† - The Cycle Packing problem asks whether an undirected graph G=(V,E)G=(V,E) contains kk vertex-disjoint cycles. It's implied that Strings-and-Coins can be reduced to an instance of this problem, and that this reduction holds for the dual of Strings-and-Coins which is Dots-and-Boxes.

Nevertheless, we can use the Sprague-Grundy theorem to statically analyze smaller boards (rather than stochastically via a Monte Carlo simulation, as I initially set out to do). Note that this static analysis is still NP-hard, but at least it's more tractable for reasonably sized boards.

An unreasonably sized board is one whose duration of completion spans more than one layover at an airport.

Static Analysis Example

Let's take a look at an example from Berlekamp's book mentioned in the proof construction above.

Given the following instance of Dots-and-Boxes, there are 33 possible moves (horizontal and vertical edges yet to be drawn between dots).

The game will likely have a score or more turns, which would be catastrophic for my laptop's memory were I to try to simulate play on this relatively small 5×65 \times 6 board. (The game of Connect Four dodges this search space issue by way of forced dimension reduction: players can only select which column to play in, the row space shrinks as a byproduct of columnal play).

The game state can be divided into 3 positions with corresponding Nimbers which can be dynamically computed in O(2n)O(2^n) time (exponential in the number of remaining moves):


Recall that we can generalize winning the combinatorial game we are playing to the goal of leaving our sibling adversary in the zero position 0*0 from whence he hath no moves!

Adding the Nimbers via the XOR operation, we get 7*7:

1001410020107111\begin{array}{cc:c} & *1 & 001 \\ & *4 & 100 \\ \bigoplus & *2 & 010 \\ \hline &*7 & 111 \end{array}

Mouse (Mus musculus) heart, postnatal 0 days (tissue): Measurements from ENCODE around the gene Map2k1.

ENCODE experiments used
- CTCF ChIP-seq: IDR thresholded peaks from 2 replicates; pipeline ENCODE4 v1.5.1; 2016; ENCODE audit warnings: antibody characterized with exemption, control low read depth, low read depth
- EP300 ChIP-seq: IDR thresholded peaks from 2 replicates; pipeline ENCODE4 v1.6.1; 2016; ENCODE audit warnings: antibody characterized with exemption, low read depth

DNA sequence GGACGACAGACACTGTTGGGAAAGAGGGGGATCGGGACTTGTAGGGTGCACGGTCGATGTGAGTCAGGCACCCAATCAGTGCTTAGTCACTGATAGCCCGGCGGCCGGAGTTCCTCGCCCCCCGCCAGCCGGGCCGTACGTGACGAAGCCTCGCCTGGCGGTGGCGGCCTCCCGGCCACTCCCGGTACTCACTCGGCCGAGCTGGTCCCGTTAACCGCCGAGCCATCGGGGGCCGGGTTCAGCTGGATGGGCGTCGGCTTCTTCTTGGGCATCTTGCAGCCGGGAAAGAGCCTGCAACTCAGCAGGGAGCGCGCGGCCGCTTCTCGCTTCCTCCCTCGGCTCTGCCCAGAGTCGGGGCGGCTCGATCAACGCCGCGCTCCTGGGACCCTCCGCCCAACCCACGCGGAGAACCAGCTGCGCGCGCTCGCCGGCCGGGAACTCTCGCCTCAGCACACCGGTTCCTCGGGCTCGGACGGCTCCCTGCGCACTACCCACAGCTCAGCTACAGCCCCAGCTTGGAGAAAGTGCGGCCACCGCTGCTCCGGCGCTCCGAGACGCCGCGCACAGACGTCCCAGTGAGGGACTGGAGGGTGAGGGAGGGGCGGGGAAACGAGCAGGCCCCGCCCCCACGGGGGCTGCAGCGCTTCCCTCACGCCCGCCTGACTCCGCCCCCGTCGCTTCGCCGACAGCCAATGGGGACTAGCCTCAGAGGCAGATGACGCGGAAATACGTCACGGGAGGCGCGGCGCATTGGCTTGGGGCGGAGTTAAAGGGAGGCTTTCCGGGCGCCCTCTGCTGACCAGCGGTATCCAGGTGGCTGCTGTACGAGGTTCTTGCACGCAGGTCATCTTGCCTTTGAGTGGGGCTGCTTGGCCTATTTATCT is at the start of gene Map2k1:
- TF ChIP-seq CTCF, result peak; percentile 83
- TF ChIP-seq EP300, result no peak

but we want this to sum to 0*0, so we play a move on one of the positions which will cause this result. The only winning move for this configuration is to change 4*4 to 3*3 by any of the dotted blue edges in 4*4, yielding the following bitwise Nim-sum:

1001301120100000\begin{array}{cc:c} & *1 & 001 \\ & *3 & 011 \\ \bigoplus & *2 & 010 \\ \hline &*0 & 000 \end{array}

The only missing pieces of the puzzle are a board decomposition algorithm and dynamic programming computation of Nimbers for board positions. Not small feats by any means, but what's a rainy day without a backlog of projects to work on!

Further Reading

Romer, Abel. "Winning Dots-and-Boxes in Two and Three Dimensions." Quest Unversity Canada.

Barker, Joseph and Richard Korf. "Solving Dots-and-Boxes." AAAI.



  1. Moghadam, Masoud M. "Monte Carlo Tree Search: Implementing Reinforcement Learning in Real-Time Game Player | Part 3." Towards Data Science.

  2. Numberphile. "How to always win at Dots and Boxes - Numberphile." YouTube.

  3. Berlekamp, Elwyn R. et al. "Winning Ways for Your Mathematical Plays: Volume 1 (AK Peters/CRC Recreational Mathematics Series)." do you really care who published it?.

  4. Demain, Erik and Robert Hearn. "Playing Games with Algorithms: Algorithmic Combinatorial Game Theory∗." MIT, I think?